Leasing a car is simple. Understanding the ins and outs of leasing isn’t. There are a lot of moving parts to wrangle and leasing-specific jargon to master. If you are considering leasing (particularly for the first time), there are things you probably don’t know that you don’t know.
One common question is, "Can I look at the price of a vehicle and determine the leasing monthly payment?" The short answer is that you can, but with varying degrees of accuracy. There are so many variables from car to car, lender to lender and consumer to consumer, with every vehicle and lender, some of the variables change. Figuring a lease payment on a specific model car at a particular lender requires obtaining certain information from the lender. This is information that will change from model to model even with that same lender.
Most automaker captive finance companies (Ford Motor Credit, Honda Financial Services and so forth) offer leasing through their franchise dealers. If you go to a brand’s consumer website and choose a car, the website will calculate a monthly leasing payment for you based on how long you want to lease and the number of miles you will put on the car each year. But even this may not be 100% accurate because of your credit history and score. If your credit score is good, however, using the automaker’s website calculator should provide a monthly payment in the ballpark. That is, close, but not necessarily accurate.
Unless you have loads of free time on your hands, we don’t recommend trying to compute monthly leasing payments yourself. However, if you decide to head down that rabbit hole, here’s how to do it.
What You Want
The first step on your lease-payment journey is a bit of soul searching. Decide how many months you want to be locked into the lease. Keep in mind that many new-car bumper-to-bumper warranties are for a maximum of 36 months. Hanging on to a vehicle after the new-car warranty expires defeats a core reason to lease: no major repair expenses. We recommend holding your leasing period to 24 to 36 months. Many lenders will lease for longer periods, but, generally, we think that’s a bad idea.
Questions to Answer
- Vehicle Price — How much does the vehicle cost? There is the MSRP, or sticker price, and the dealer’s invoice. Chances are the transaction price will fall somewhere between those numbers. You won’t know the transaction price for certain until you have negotiated with a dealer. So, use the MSRP.
- Residual Value — What will the vehicle be worth at the end of the lease? Although most lenders source this number (usually expressed as a percentage) from the leasing experts at Auto Leasing Guide (ALG), it can vary from lender to lender. It can even vary based on trim levels and content. You will need to contact the specific lender, or dealer, if using a captive finance company, to establish the correct residual value.
- Money Factor — What is the interest rate on the money being borrowed? Money factor is lease-speak for interest rate. It may also be called "lease factor" or even "rent fee." It isn’t expressed as the typical APR interest rate is (1.75, 2.25 and so forth). It will be a strange-looking number, such as 0.00125 or 0.00100. To convert this to a familiar interest rate, multiply the money factor by 2,400. So, 0.00100 is actually 2.4% APR.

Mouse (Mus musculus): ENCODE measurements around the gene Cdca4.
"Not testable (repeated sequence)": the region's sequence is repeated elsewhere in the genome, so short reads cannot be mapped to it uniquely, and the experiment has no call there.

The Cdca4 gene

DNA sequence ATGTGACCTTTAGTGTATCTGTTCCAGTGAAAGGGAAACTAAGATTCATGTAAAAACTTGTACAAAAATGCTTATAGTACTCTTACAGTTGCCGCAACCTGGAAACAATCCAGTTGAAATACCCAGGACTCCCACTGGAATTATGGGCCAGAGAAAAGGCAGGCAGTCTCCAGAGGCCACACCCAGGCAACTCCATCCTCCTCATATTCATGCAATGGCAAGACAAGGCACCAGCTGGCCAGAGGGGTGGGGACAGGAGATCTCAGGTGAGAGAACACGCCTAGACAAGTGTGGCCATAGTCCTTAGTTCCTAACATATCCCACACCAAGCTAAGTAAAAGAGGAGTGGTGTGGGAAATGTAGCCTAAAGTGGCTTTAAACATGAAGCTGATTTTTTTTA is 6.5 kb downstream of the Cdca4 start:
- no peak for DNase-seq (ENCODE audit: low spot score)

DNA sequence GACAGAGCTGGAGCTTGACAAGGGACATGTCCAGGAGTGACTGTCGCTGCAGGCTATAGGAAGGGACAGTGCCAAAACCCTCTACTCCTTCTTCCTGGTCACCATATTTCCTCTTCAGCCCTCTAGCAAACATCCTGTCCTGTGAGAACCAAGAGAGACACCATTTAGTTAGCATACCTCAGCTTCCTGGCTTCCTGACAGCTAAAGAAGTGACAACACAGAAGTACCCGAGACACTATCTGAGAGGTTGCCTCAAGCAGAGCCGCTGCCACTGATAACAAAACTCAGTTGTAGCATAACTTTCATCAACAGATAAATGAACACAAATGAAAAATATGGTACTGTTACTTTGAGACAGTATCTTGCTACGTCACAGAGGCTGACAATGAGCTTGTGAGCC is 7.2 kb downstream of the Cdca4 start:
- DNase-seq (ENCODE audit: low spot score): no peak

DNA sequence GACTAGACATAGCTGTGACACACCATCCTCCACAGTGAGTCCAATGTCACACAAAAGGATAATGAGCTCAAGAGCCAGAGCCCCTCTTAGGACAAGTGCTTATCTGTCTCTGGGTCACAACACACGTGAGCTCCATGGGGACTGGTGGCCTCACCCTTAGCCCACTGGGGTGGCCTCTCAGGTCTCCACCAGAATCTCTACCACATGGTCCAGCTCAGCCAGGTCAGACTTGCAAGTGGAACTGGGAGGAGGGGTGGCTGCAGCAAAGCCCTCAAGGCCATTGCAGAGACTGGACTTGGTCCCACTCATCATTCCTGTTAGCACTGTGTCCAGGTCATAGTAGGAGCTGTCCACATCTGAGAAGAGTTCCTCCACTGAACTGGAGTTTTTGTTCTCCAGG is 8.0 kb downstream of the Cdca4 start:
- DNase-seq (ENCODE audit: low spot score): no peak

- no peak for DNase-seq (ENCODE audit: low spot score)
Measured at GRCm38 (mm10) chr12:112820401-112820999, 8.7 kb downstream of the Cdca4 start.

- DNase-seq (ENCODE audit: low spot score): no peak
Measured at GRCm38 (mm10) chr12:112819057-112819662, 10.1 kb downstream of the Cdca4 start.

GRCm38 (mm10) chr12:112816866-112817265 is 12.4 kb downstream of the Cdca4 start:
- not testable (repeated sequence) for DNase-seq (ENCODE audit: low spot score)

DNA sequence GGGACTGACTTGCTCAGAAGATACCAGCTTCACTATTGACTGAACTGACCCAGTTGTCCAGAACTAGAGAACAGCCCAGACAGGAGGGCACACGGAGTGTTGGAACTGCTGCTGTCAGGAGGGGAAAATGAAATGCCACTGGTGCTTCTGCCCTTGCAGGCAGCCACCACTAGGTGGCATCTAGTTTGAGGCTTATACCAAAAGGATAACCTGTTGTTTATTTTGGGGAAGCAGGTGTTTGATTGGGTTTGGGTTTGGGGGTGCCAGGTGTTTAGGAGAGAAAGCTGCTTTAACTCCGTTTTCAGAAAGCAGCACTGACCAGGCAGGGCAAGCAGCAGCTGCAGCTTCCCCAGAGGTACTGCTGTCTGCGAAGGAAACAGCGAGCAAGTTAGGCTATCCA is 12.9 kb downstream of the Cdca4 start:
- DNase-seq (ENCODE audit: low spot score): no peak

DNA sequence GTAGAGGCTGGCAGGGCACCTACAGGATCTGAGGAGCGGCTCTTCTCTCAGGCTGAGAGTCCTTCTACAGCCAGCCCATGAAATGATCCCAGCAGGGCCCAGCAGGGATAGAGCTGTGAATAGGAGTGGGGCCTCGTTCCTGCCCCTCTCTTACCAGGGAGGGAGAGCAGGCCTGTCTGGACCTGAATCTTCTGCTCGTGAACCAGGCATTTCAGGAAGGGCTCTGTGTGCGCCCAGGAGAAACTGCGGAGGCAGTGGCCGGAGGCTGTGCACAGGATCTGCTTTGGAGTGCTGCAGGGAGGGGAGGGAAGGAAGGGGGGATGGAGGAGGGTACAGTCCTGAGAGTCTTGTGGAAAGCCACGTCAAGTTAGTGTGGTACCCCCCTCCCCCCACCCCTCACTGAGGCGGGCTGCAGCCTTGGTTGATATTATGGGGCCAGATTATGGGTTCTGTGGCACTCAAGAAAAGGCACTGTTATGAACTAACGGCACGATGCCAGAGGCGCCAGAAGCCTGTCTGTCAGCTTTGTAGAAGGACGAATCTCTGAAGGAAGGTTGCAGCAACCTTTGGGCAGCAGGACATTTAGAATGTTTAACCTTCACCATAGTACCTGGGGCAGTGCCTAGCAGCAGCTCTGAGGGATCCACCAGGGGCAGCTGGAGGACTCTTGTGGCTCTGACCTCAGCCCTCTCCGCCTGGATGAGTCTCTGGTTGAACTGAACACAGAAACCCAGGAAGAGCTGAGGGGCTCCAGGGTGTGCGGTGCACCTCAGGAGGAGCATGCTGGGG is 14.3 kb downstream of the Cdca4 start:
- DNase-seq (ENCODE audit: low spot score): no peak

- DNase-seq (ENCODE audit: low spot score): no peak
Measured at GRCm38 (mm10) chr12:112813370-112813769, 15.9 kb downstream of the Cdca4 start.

- Rebates and Fees — What other amounts will be added or subtracted from the transaction price? Many leasing contracts are loaded with fees, such as Acquisition Fee and Disposition Fee. Also, even when you lease, you should qualify for any rebates the carmaker currently offers. The only way to establish these fees and rebates is to ask the car dealer.
- Down Payment and Trade-In — As with regular financing, you may need to put down some cash or use your current vehicle as a trade-in, in which case you will need to go to Kelley Blue Book (KBB) to determine your current car’s worth. Any down payment will need to be subtracted from the transaction price.
Calculating the Payment
KBB pegs the average cost of a new car to be about $35,000. We’ll work with that, but we’ll assume we negotiated the price down to $32,000. Here are the other factors we’ll use.
- Residual Value: 70%
- Lease Length: 36 months
- Money Factor: 0.00100
- Fees: $1,500
- Rebate: $600
- Down Payment: $5,000
Here’s what you are going to do:
Step 1 — $32,000 x 70% = $22,400 (Residual Value or RV)
Step 2 — $32,000 + $1,500 = $33,500 (Price plus Fees = Gross Capitalized Cost or GCC)
Step 3 — $5,000 + $600 = $5,600 (Down Payment plus Rebate = Capitalized Cost Reduction or CCR)
Step 4 — $33,500 – $5,600 = $27,900 (GCC minus CCR = Adjusted Capitalized Cost or ACC)
Step 5 — $27,900 – $22,400 = $5,500 (ACC minus RV = Depreciation or Lost Value over lease period)
Step 6 — $5,500 ÷ 36 = $152.78 (Depreciation divided by Lease Length = Base Monthly Payment)
Step 7 — $27,900 + $22,400 = $50,300 x 0.00100 = $50.30 (ACC plus RV times Money Factor equals Monthly Interest)
Step 8 — $152.78 + $50.30 = $203.08 (Base Monthly Payment plus Interest equals Monthly Lease Payment before taxes)
For most states, any state or city sales taxes that may apply should be calculated for and added to the monthly payment.
We’ve input our numbers into several leasing calculators offered on the internet, resulting in a different monthly amount each and every time. One gave us a monthly payment as low as $148. When leasing a car, the only way you will know for sure what your exact monthly payment will be is to sit down with a dealer or leasing broker and have it calculated. We’ve assembled some tips for grading a lease deal to help you wade through that process.